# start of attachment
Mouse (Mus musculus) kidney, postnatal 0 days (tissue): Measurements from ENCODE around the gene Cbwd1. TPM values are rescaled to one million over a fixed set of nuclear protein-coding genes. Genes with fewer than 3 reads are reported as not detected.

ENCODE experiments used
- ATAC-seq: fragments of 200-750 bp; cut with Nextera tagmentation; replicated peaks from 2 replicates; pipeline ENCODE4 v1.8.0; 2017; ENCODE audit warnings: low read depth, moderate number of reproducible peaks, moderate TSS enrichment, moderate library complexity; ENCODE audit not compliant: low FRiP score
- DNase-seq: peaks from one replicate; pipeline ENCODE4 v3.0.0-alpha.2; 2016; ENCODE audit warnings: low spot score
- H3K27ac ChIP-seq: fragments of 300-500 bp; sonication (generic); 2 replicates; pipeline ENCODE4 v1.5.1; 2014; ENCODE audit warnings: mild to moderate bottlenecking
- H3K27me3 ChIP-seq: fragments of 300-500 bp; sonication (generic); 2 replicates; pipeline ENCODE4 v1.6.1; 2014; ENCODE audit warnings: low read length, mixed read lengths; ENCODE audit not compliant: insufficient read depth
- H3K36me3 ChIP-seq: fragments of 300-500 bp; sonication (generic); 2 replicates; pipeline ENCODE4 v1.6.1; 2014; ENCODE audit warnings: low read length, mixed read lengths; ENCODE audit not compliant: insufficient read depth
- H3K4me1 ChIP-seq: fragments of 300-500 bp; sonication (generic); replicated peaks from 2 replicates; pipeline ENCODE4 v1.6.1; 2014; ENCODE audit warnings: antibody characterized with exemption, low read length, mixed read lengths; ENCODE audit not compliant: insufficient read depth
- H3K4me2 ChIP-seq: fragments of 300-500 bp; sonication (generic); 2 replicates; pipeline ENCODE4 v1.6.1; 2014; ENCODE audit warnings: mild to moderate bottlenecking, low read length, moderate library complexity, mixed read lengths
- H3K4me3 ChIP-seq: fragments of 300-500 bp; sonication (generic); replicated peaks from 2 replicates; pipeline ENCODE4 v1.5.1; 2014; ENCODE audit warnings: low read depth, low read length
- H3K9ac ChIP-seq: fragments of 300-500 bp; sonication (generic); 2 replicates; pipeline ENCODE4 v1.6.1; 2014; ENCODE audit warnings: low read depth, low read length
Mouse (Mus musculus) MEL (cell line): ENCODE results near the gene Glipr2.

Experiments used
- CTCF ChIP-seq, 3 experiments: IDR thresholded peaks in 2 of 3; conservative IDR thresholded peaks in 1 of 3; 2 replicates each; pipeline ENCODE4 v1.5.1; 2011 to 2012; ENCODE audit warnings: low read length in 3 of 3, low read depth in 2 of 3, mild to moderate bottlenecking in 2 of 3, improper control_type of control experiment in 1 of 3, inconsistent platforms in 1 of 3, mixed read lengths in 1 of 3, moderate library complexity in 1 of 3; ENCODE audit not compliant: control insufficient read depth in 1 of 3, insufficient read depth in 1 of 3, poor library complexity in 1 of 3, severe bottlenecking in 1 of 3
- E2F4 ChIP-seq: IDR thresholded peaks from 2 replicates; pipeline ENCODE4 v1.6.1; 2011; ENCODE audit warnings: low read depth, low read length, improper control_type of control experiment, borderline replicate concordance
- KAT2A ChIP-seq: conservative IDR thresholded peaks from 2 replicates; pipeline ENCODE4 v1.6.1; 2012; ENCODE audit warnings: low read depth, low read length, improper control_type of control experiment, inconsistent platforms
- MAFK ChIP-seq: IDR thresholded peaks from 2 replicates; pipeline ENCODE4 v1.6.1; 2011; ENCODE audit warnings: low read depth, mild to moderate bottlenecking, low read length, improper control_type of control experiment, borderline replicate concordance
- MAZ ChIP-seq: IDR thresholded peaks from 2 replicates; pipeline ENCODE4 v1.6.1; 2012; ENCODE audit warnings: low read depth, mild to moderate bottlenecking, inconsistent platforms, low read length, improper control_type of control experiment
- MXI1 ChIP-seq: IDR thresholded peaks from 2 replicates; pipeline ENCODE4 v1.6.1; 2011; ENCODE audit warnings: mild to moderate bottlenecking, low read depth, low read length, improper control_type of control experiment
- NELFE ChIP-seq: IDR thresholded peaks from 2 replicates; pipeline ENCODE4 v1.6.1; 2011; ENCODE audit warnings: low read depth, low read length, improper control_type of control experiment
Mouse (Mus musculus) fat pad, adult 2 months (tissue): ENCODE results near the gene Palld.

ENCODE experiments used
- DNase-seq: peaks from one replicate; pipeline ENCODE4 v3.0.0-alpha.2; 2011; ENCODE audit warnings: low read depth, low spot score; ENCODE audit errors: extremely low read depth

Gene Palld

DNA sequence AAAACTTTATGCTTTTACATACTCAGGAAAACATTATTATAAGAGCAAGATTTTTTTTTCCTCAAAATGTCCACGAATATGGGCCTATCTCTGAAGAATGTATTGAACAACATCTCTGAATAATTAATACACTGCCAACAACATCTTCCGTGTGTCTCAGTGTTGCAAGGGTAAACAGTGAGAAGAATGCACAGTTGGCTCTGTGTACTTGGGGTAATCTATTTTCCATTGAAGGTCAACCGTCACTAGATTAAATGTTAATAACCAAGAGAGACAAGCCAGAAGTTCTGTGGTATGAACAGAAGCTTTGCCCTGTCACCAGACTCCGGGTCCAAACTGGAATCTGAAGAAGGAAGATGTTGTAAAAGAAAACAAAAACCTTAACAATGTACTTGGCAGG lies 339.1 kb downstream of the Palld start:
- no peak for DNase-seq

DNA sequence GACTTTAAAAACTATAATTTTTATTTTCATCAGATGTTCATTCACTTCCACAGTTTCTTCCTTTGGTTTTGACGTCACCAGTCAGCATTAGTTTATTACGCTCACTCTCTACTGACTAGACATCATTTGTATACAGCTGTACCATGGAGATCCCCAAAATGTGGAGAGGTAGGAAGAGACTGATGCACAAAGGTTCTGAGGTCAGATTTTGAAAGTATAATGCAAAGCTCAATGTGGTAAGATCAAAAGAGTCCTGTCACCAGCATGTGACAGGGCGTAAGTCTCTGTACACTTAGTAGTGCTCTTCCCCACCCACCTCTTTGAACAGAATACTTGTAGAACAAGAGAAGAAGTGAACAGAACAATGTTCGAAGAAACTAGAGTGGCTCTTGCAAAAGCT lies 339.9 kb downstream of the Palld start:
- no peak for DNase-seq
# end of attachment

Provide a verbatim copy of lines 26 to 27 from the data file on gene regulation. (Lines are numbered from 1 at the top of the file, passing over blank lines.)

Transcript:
- no peak for DNase-seq

DNA sequence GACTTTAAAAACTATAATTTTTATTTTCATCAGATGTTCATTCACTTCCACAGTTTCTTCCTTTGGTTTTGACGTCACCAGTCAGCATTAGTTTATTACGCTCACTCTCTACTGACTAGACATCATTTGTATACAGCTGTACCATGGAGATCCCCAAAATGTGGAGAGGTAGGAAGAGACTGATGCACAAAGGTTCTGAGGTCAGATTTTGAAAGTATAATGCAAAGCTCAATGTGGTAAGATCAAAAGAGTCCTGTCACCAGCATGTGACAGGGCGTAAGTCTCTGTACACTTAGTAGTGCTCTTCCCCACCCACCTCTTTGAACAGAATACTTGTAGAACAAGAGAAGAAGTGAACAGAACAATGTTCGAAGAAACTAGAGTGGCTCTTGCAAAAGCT lies 339.9 kb downstream of the Palld start: